Due to very high fire danger conditions, Naturescape is closed and Kings Park afternoon guided walks are cancelled.Read more...
Plant DNA to help prevent extinction
In an attempt to understand how plants recolonise following fire or drought, a top Californian student is studying with Kings Park scientists to uncover the secret of seed dispersal in Banksia candolleana.
Ms Laura Merwin from Pepperdine University, USA arrived in Australia in September 2008 for 12 months on a prestigious Fullbright Scholarship to studying under the tutelage of Dr Siegy Krauss, Senior Research Scientist in Conservation Genetics at Kings Park and Dr TianHua He from Curtin University.
She proposes to study Banksia candolleana, which are hardy survivors in a harsh climate, at Eneabba, north of Perth. Having completed her Bachelor of Science degree with a major in Biology, 22 year old Laura is undertaking an intermediate research year before returning home to begin a PhD.
"It's really exciting for plant conservation science in WA to be able to attract the brightest and best students from the US, like Laura" said Dr Krauss. "Fullbright scholarships are highly competitive, and Laura's decision to come here also reflects well on the international quality and standing of the science at Kings Park."
Laura was attracted to Australia because of its Mediterranean climate, fire and drought prone environment and its ecosystem that is very similar to the one in California. In WA's South West, about 80% of the plant species are endemic and unique to this ecosystem. Like WA, California has high plant biodiversity.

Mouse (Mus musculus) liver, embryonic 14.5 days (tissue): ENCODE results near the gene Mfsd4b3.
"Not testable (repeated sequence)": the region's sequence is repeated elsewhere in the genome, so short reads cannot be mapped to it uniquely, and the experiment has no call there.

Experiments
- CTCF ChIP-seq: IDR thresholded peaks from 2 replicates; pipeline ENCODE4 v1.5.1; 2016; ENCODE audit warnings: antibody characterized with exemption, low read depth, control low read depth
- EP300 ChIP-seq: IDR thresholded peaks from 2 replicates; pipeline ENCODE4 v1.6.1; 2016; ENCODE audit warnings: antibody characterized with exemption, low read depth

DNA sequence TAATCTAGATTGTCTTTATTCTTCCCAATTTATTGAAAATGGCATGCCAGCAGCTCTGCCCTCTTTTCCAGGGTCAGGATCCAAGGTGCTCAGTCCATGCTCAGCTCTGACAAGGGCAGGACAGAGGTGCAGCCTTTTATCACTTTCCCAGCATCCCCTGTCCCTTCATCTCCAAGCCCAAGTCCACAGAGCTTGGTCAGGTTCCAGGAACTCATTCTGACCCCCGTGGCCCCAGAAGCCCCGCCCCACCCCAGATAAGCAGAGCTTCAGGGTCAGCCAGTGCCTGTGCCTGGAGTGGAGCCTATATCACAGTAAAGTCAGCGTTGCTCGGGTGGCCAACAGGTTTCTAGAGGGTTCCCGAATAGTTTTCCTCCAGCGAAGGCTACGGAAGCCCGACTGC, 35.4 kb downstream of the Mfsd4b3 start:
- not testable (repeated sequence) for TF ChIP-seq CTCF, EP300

Laura said while species are not the same, plants here have similar adaptations as those in California. "Plants are the basis of our ecosystems and each relies on the other. If we lost a whole plant species, the effects on the ecosystem could be devastating. Once one piece falls apart other elements will suffer."
Southern California and South Western Australian shrub species have similar adaptations to drought and fire. Laura believes the most valuable thing to take back to California from this research is the methodology. If similar studies are conducted in California, the data sets can be compared to Australian results.
"This type of comparison can help us understand how these two Mediterranean climate regions are the same and how they are different, allowing us both to develop overarching hypotheses and to identify ways in which each region is unique," said Laura.
With the challenge of climate change significantly apparent, there are more stresses on plants such as changing rainfall patterns, droughts and fires, so how plants recolonise in nature is important to maintaining the species and helping scientists look at conservation efforts generally.
Laura says long distance seed dispersal is important, especially in WA where fire, drought, or other disturbances can cause extinction of local populations. Long distance dispersal can be a way for these species to naturally recolonise these disturbed areas.
"As we deal with climate change and increased human impact, a greater understanding of population structure, for as many species as possible, can help in making informed conservation decisions."